Supply Chain Management: 5 Areas to Optimize in 2022

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Published February 14, 2022

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Over the last two years, every link of the supply chain has been impacted by disruptions. Factory shutdowns, parts and labor shortages, port congestion, capacity and space constraints, extreme weather events, trade conflicts and tariffs, and increasing delivery delays and costs have caused unprecedented challenges for supply chains. While many people are quick to point their fingers at the pandemic, the real problem lies in the traditional, inflexible supply chain models that are unable to quickly react and adapt to unexpected changes.

With experts predicting many of these challenges persisting well into 2022 and beyond, here are five areas companies can optimize to create more agile supply chains and prevail over disruptions in the new year:

Manufacturing & Supply Networks

Companies that rely heavily on overseas manufacturing have been hit a bit harder by recent supply chain disruptions. Many apparel and furniture manufacturers that relocated production from China to Vietnam after the U.S. imposed tariffs on Chinese goods in 2018 were left in a lurch when a second wave of COVID swept through the country last fall. Port congestion, capacity shortages and inflated ocean freight costs caused additional headaches for toy makers heading into the holiday season, with Hasbro reporting that $100 million worth of orders went unfilled in Q3 last year.

While reshoring is a massive undertaking and may not be suitable for all companies, it is important to expand your manufacturing and supply network beyond a single country. Unlike many other apparel makers, Levi Strauss & Co. fared well through disruptions, thanks to a diversified network that spans more than 20 countries. This extensive network not only allows the denim brand to shift production as necessary, but also optimize its supply chain to minimize costs and increase production and delivery speeds.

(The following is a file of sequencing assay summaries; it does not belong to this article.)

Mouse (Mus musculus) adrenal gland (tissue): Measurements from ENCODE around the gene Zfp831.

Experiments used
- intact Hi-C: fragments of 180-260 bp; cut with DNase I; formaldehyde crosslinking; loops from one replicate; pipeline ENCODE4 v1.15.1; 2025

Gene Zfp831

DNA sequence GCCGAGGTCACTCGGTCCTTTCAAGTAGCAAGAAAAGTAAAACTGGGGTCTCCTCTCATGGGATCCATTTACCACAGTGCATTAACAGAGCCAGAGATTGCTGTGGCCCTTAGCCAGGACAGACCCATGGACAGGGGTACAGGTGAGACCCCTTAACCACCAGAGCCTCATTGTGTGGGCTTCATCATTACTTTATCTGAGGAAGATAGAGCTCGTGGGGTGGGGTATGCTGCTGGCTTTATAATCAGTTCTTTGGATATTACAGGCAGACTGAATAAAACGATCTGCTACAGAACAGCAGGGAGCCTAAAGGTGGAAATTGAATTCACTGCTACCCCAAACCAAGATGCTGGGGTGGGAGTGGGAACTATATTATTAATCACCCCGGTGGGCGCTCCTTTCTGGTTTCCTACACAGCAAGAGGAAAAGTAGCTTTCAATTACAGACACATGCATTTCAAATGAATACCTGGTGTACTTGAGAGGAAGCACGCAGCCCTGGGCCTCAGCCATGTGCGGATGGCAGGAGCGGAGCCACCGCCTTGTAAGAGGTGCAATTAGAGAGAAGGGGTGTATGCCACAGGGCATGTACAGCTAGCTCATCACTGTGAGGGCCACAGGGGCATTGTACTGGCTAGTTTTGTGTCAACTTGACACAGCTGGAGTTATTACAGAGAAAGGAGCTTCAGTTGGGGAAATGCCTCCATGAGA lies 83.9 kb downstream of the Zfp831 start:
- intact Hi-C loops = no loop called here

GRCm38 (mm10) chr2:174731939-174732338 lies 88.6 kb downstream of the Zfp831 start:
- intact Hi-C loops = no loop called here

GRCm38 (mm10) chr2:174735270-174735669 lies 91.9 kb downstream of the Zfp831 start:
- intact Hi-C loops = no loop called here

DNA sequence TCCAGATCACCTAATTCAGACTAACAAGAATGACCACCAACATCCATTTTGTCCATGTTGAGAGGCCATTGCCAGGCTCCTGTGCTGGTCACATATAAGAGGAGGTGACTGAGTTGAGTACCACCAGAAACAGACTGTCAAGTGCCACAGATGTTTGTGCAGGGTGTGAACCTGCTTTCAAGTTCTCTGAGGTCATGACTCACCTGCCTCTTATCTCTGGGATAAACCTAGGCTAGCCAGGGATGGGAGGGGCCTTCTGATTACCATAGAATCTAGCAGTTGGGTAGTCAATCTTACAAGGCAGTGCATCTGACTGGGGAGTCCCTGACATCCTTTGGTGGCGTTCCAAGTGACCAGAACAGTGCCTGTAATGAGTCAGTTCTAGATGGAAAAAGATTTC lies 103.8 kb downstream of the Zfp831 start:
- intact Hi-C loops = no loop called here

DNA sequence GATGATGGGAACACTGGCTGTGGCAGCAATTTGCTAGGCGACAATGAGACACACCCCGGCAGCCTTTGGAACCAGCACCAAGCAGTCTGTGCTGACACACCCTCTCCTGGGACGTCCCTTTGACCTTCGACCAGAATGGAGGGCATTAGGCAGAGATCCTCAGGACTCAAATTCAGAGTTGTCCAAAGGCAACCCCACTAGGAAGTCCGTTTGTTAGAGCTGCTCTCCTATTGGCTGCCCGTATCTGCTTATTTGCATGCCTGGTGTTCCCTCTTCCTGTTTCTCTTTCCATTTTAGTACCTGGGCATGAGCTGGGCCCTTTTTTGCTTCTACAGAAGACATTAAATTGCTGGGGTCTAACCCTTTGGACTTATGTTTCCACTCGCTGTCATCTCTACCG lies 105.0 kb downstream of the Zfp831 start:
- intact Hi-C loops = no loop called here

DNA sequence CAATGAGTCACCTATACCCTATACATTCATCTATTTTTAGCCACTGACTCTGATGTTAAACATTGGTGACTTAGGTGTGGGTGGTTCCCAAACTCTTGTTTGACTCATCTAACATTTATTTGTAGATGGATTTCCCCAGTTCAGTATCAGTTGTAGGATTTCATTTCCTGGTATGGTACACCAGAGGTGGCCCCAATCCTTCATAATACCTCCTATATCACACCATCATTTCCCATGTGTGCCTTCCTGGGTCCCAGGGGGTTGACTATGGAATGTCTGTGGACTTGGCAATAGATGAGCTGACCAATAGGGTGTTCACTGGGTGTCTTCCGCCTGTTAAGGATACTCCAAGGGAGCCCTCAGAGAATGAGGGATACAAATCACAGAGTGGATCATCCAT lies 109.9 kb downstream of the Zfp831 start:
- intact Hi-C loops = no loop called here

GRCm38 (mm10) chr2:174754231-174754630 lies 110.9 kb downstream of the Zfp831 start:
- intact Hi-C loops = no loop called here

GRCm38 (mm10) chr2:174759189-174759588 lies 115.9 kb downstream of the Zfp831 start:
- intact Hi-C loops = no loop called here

Distribution & Fulfillment Networks

The increase in supply chain disruptions and e-commerce activity is driving demand for industrial real estate, resulting in record low vacancy rates and rising rents that are expected to continue through the end of 2023, according to Cushman & Wakefield. With warehouse space extremely limited, many companies still rely on a single central warehouse, with 41% of companies self-fulfilling multiple channels from one main distribution center last year, according to Peerless Research Group’s annual Warehouse Operations & Trends Survey.

In today’s unpredictable world, it is no longer sufficient to operate out of a single facility. One bad storm, labor strike or other localized disruption can bring your entire distribution operations to a halt. In addition to manufacturing and supply networks, companies should explore additional ways to expand their distribution and fulfillment networks, such as micro-fulfillment centers, dark stores, ship-from-store fulfillment or even outsourcing to a third-party logistics (3PL) provider. Before embarking on an expansion or optimization project, companies must conduct a network analysis to determine the right size, location and number of facilities needed to accommodate current and future growth and achieve the desired service levels. In addition to defining the optimal network design, a network analysis can also identify opportunities to increase capacity and maximize warehouse space in your current facilities.

Delivery & Pickup Strategies